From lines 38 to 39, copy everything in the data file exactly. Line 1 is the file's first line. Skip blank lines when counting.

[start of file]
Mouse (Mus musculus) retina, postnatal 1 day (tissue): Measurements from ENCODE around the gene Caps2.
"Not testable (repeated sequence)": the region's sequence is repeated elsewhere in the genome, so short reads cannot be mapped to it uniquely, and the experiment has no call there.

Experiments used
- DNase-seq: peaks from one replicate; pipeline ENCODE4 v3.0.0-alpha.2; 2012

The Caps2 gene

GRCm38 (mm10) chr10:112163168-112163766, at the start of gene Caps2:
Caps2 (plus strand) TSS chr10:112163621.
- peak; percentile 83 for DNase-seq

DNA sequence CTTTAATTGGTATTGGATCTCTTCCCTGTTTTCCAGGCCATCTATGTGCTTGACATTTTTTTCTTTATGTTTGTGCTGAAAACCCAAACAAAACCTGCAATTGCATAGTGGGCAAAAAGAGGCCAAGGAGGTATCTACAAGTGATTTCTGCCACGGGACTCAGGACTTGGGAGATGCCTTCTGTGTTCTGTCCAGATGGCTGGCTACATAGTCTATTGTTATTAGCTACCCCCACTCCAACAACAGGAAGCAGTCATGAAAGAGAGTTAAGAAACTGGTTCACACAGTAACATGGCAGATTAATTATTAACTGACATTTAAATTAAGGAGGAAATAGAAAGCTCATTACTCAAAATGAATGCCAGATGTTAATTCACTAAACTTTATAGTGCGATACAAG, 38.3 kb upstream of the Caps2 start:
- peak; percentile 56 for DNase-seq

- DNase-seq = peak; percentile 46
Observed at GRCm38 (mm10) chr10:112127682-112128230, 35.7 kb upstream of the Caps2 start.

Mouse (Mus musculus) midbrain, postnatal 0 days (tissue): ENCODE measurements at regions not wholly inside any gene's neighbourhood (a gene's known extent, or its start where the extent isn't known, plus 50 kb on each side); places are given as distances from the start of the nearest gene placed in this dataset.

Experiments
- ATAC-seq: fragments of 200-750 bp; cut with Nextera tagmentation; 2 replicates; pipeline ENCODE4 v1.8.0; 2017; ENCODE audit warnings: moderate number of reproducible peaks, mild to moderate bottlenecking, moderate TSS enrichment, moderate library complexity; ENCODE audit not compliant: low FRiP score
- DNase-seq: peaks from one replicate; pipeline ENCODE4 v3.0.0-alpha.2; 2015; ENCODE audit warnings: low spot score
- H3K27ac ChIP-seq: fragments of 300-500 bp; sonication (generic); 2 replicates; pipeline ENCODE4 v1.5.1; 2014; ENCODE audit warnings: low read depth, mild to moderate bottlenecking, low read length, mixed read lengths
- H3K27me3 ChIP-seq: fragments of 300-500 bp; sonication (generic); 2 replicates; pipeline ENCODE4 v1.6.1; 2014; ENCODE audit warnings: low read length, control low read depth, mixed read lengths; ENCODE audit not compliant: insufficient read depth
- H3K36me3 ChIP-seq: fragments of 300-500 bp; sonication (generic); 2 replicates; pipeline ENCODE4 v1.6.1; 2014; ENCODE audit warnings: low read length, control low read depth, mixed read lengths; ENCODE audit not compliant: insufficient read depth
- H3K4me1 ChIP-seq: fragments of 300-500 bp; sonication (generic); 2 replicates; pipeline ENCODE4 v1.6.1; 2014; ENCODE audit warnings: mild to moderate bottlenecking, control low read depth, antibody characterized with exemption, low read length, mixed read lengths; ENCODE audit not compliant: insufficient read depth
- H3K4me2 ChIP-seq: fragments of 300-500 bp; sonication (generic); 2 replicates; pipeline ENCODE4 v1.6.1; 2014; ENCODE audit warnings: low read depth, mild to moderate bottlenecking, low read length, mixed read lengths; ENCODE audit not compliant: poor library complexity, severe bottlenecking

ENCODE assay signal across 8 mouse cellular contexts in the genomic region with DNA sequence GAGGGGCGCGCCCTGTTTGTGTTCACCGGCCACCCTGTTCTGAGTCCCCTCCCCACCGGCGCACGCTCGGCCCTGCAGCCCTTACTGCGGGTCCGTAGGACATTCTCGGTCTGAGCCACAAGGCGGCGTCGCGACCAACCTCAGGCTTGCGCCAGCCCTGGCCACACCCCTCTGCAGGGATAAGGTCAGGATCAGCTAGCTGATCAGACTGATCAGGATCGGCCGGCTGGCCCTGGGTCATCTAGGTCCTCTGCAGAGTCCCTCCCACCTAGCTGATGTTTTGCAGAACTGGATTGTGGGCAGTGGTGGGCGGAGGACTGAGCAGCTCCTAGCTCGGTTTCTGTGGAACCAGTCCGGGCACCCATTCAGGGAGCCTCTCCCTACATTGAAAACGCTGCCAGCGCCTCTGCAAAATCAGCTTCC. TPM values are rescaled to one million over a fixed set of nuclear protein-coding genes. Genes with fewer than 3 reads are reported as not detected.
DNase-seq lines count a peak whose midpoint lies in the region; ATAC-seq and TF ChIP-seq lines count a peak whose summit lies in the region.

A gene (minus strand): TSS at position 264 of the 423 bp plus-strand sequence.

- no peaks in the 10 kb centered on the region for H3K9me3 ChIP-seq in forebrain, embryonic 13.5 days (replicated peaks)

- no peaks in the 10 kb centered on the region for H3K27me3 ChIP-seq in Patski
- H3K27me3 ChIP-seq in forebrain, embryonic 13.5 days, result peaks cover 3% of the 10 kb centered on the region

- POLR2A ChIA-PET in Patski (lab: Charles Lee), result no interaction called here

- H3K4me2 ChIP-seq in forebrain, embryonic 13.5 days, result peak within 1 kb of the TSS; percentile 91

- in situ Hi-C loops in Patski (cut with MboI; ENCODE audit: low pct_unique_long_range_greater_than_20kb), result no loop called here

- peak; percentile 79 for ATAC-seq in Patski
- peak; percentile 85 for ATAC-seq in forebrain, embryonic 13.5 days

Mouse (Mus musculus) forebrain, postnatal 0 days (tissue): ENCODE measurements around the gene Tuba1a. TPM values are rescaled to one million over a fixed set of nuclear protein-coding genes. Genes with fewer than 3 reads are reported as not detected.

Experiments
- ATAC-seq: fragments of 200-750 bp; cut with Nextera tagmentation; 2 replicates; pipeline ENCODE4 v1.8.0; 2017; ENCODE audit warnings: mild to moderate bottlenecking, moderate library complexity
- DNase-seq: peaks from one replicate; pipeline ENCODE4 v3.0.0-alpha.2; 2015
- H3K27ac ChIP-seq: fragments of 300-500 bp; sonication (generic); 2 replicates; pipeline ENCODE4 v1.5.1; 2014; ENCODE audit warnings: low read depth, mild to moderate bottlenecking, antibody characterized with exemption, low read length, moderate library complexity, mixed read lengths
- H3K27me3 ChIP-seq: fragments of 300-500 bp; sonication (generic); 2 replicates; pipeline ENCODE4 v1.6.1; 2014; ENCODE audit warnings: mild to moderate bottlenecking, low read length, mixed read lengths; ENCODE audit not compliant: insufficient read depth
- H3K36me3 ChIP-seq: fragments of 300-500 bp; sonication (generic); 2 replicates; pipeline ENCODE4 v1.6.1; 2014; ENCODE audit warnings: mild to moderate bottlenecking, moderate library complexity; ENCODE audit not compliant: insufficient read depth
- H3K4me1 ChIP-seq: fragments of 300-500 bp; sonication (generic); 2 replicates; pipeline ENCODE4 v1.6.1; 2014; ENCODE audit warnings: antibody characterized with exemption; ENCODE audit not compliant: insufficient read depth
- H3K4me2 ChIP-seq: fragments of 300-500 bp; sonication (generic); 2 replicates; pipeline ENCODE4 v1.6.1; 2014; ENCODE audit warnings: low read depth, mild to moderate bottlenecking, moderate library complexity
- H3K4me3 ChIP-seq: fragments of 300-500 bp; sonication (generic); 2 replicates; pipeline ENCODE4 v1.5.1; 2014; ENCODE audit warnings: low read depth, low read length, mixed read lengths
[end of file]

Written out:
- H3K27me3 ChIP-seq: fragments of 300-500 bp; sonication (generic); 2 replicates; pipeline ENCODE4 v1.6.1; 2014; ENCODE audit warnings: mild to moderate bottlenecking, low read length, mixed read lengths; ENCODE audit not compliant: insufficient read depth
- H3K36me3 ChIP-seq: fragments of 300-500 bp; sonication (generic); 2 replicates; pipeline ENCODE4 v1.6.1; 2014; ENCODE audit warnings: mild to moderate bottlenecking, moderate library complexity; ENCODE audit not compliant: insufficient read depth